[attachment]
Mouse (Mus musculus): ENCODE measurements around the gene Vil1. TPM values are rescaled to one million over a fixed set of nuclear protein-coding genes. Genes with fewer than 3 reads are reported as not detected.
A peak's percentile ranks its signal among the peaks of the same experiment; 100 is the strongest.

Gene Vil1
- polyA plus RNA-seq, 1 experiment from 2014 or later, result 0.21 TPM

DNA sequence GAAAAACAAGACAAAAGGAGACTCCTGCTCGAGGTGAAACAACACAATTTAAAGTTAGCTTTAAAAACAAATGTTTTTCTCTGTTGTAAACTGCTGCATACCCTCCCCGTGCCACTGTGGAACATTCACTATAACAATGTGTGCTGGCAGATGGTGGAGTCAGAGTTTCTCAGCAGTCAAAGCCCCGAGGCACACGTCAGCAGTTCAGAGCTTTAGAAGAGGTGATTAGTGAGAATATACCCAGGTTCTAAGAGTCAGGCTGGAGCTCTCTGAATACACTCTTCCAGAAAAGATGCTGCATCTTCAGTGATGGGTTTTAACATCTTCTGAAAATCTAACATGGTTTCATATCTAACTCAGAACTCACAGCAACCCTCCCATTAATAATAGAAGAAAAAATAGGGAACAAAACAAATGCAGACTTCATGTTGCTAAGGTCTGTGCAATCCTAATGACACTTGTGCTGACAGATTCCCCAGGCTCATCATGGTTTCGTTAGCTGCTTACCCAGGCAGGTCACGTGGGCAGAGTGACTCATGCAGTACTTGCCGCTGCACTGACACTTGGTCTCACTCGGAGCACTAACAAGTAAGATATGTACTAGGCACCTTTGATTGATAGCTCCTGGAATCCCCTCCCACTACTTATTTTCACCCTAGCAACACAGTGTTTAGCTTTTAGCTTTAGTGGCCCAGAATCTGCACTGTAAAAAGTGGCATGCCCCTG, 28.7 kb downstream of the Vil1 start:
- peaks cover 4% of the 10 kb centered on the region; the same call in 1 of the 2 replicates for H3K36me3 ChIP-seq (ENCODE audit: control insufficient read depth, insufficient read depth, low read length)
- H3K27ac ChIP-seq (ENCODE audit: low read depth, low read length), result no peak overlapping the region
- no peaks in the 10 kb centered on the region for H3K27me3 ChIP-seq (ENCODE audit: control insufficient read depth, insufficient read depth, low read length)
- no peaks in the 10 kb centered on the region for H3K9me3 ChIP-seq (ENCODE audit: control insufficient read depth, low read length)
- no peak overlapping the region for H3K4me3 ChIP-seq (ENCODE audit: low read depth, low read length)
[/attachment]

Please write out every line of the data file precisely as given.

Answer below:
Mouse (Mus musculus): ENCODE measurements around the gene Vil1. TPM values are rescaled to one million over a fixed set of nuclear protein-coding genes. Genes with fewer than 3 reads are reported as not detected.
A peak's percentile ranks its signal among the peaks of the same experiment; 100 is the strongest.

Gene Vil1
- polyA plus RNA-seq, 1 experiment from 2014 or later, result 0.21 TPM

DNA sequence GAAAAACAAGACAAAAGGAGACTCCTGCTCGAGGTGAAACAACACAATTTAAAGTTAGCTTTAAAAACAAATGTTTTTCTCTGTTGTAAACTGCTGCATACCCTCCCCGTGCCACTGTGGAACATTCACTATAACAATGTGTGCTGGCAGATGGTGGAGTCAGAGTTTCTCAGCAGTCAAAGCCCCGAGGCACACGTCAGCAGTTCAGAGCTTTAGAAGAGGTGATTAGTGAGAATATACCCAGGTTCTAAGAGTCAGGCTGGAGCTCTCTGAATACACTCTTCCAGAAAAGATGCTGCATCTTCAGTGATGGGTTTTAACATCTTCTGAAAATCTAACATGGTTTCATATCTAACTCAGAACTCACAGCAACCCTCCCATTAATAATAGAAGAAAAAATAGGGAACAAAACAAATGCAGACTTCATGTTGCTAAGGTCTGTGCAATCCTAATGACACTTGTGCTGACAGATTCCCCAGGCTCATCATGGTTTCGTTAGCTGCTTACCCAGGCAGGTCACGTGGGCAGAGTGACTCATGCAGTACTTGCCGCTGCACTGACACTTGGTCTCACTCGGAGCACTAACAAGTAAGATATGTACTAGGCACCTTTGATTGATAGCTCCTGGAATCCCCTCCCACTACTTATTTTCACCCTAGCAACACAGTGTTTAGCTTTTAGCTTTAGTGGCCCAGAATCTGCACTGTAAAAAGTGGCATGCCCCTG, 28.7 kb downstream of the Vil1 start:
- peaks cover 4% of the 10 kb centered on the region; the same call in 1 of the 2 replicates for H3K36me3 ChIP-seq (ENCODE audit: control insufficient read depth, insufficient read depth, low read length)
- H3K27ac ChIP-seq (ENCODE audit: low read depth, low read length), result no peak overlapping the region
- no peaks in the 10 kb centered on the region for H3K27me3 ChIP-seq (ENCODE audit: control insufficient read depth, insufficient read depth, low read length)
- no peaks in the 10 kb centered on the region for H3K9me3 ChIP-seq (ENCODE audit: control insufficient read depth, low read length)
- no peak overlapping the region for H3K4me3 ChIP-seq (ENCODE audit: low read depth, low read length)